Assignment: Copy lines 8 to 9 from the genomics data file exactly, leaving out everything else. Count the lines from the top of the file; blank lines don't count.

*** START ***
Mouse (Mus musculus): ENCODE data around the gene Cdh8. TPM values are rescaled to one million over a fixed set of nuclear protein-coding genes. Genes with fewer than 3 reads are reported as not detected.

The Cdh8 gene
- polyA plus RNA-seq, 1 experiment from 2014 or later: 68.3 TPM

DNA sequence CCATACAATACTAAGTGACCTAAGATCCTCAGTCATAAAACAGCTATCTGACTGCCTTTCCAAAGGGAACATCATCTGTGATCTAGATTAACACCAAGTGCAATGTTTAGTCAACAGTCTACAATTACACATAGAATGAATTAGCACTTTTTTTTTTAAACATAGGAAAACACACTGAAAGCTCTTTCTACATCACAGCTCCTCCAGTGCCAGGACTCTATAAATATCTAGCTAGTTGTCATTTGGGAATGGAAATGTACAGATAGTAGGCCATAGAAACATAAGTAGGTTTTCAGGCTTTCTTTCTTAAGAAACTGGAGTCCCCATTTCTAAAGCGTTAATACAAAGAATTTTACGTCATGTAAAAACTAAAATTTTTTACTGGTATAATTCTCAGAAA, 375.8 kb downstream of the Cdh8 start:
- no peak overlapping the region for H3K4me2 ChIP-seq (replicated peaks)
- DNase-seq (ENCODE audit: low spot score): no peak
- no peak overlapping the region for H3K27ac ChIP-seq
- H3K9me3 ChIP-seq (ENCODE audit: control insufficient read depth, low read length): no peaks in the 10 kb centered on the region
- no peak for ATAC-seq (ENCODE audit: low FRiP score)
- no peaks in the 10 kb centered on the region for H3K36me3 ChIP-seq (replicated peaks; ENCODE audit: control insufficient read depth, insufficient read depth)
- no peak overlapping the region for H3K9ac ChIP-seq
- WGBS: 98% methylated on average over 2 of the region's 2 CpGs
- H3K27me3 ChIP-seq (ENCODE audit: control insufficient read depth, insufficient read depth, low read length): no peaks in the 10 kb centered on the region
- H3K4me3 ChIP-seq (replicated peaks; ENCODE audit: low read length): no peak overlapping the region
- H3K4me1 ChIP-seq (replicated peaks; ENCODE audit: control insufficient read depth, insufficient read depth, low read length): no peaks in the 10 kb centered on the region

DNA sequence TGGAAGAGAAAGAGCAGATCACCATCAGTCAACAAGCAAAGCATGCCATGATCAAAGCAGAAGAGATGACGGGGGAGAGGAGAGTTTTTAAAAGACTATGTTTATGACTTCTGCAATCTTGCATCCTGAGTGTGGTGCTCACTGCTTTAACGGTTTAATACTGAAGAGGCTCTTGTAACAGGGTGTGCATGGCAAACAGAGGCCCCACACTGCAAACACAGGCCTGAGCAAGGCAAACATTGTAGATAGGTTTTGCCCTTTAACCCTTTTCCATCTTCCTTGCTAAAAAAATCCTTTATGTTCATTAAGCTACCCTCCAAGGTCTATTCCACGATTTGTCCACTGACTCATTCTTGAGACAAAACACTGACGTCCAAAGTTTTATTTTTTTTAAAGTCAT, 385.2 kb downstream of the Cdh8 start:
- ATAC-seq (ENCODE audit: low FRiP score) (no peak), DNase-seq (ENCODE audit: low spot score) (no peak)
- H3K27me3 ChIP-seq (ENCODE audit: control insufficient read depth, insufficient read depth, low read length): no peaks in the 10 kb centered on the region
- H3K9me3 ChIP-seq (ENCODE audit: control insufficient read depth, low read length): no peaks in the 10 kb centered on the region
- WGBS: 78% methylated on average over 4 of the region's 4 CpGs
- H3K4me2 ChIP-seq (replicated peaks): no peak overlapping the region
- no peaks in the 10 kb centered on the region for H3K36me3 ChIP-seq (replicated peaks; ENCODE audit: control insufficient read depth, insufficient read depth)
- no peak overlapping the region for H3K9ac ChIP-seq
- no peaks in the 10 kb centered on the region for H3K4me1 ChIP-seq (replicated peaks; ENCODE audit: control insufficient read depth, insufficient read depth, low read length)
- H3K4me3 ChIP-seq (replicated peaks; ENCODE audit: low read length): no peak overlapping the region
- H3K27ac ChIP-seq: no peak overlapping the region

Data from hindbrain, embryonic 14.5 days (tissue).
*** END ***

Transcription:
- H3K9me3 ChIP-seq (ENCODE audit: control insufficient read depth, low read length): no peaks in the 10 kb centered on the region
- no peak for ATAC-seq (ENCODE audit: low FRiP score)